LONDON (Reuters) - Britain’s world heavyweight boxing champion Anthony Joshua would fight behind closed doors only as a last resort, according to promoter Eddie Hearn.
The British Boxing Board of Control (BBBofC) said on Thursday it hoped professional boxing could resume in July without spectators after everything was put on hold because of the COVID-19 pandemic.
It added that any event would be limited to five fights at most, subject to review, with strict social distancing for anyone present.
“I want to give ourselves every opportunity to stage AJ in front of a crowd. We have to probably bite the bullet and say he’s only going to box once this year,” Hearn told iFL TV.
“So if that’s the case, we’re OK to go in September or October. I don’t want really to go much further than that, he hasn’t boxed nearly for a year.
“My preference is AJ with a crowd in the UK. My next preference is AJ in another country with a crowd. And my last resort is AJ behind closed doors.”
Joshua won back his IBF, WBA, WBO and IBO belts from Mexican-American Andy Ruiz Jr in Saudi Arabia last December.
His next fight was due to be against Bulgarian Kubrat Pulev on June 20 but that is on hold. It was scheduled to be at Tottenham Hotspur’s new 62,000-seater stadium in North London.
Hearn told the BBC that a postponed heavyweight bout between Dillian Whyte and Russian Alexander Povetkin could be the first major fight without a crowd, but ruled out putting it on in a studio environment.
“I want to build a fight camp, a different kind of environment, more dramatic. It will look spectacular on TV. We need to dramatise it,” he said.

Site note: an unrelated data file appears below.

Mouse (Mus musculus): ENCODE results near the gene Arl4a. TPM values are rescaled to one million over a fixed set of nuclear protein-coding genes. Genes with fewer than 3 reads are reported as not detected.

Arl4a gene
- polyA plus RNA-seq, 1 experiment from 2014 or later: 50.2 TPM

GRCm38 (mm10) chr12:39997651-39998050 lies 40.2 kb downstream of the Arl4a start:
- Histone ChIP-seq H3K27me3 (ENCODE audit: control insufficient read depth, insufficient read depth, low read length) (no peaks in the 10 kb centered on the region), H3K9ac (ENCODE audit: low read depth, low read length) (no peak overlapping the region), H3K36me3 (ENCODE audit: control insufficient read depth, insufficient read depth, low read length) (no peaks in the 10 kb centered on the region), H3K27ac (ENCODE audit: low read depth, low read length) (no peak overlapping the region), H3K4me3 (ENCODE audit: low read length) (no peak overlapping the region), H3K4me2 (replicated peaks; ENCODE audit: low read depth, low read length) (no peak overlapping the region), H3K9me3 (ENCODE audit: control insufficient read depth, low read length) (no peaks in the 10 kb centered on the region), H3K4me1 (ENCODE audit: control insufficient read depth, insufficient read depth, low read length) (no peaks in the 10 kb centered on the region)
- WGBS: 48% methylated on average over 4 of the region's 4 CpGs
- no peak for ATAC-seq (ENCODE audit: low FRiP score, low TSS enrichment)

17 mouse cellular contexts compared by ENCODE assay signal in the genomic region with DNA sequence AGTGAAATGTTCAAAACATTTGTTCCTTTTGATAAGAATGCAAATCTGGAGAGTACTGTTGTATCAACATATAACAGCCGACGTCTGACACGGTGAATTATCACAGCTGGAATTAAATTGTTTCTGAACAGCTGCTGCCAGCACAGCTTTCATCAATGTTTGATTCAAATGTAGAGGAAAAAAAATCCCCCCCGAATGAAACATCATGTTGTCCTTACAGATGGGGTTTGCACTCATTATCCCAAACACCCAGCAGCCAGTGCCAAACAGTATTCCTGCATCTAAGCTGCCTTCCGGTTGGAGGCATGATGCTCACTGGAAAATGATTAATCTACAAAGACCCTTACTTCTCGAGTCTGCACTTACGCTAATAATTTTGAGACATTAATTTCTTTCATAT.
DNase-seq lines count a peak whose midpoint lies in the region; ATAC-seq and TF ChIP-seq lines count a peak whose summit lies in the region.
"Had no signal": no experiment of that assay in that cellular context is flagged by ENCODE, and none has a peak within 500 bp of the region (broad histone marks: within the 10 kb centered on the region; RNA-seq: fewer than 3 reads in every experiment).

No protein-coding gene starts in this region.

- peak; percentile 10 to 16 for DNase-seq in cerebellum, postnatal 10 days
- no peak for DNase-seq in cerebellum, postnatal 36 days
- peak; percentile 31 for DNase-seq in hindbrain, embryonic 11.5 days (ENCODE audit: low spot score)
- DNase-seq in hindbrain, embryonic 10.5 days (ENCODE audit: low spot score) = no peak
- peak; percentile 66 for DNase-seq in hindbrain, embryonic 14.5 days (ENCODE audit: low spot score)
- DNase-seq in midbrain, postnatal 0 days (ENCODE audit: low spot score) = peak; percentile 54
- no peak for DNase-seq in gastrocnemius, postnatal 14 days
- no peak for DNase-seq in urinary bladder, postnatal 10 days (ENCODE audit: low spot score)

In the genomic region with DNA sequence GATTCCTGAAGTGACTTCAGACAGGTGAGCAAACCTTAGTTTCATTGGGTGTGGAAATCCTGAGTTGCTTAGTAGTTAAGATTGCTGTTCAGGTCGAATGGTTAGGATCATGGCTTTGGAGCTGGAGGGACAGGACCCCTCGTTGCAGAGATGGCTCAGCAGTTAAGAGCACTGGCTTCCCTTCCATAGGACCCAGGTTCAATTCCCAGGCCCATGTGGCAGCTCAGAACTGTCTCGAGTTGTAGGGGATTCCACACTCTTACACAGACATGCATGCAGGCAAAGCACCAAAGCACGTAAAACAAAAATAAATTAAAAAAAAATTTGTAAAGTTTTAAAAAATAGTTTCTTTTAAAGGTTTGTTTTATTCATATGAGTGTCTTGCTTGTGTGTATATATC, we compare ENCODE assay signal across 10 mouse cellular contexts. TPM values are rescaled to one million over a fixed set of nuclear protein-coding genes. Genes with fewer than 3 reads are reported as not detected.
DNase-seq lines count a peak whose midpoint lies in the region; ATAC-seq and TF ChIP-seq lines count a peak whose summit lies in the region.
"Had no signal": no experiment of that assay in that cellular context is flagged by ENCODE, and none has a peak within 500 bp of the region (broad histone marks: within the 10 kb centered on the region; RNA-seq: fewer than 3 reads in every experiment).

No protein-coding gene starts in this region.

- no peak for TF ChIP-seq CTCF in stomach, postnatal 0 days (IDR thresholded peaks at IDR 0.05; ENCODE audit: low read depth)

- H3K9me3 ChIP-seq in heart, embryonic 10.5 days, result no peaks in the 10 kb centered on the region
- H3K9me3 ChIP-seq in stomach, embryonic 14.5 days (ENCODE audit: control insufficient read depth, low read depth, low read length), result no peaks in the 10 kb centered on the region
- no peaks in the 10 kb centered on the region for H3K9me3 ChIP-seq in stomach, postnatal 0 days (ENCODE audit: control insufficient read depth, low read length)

“It’s about taking over a hotel, testing all the teams, creating a sterile fight camp where no-one goes in until we know they’ve had a negative test. It’s about creating changing room areas, ring walks. It will add to the story.”
Hearn also advised Britain’s top amateur boxers to shelve any thoughts of going professional until after next year’s Tokyo Olympics because opportunities will be limited until then.
Several had intended to turn pro later this year before the Games were postponed to 2021.
“When we sign an amateur, we like to box them eight times a year, that will put a huge pressure on us,” he said.
“Big-time boxing won’t get back until later this year. By the time that comes around, you only have to wait six months. So I’d say go to the Olympics, get a medal and increase your profile.”
Reporting by Alan Baldwin, editing by Ed Osmond
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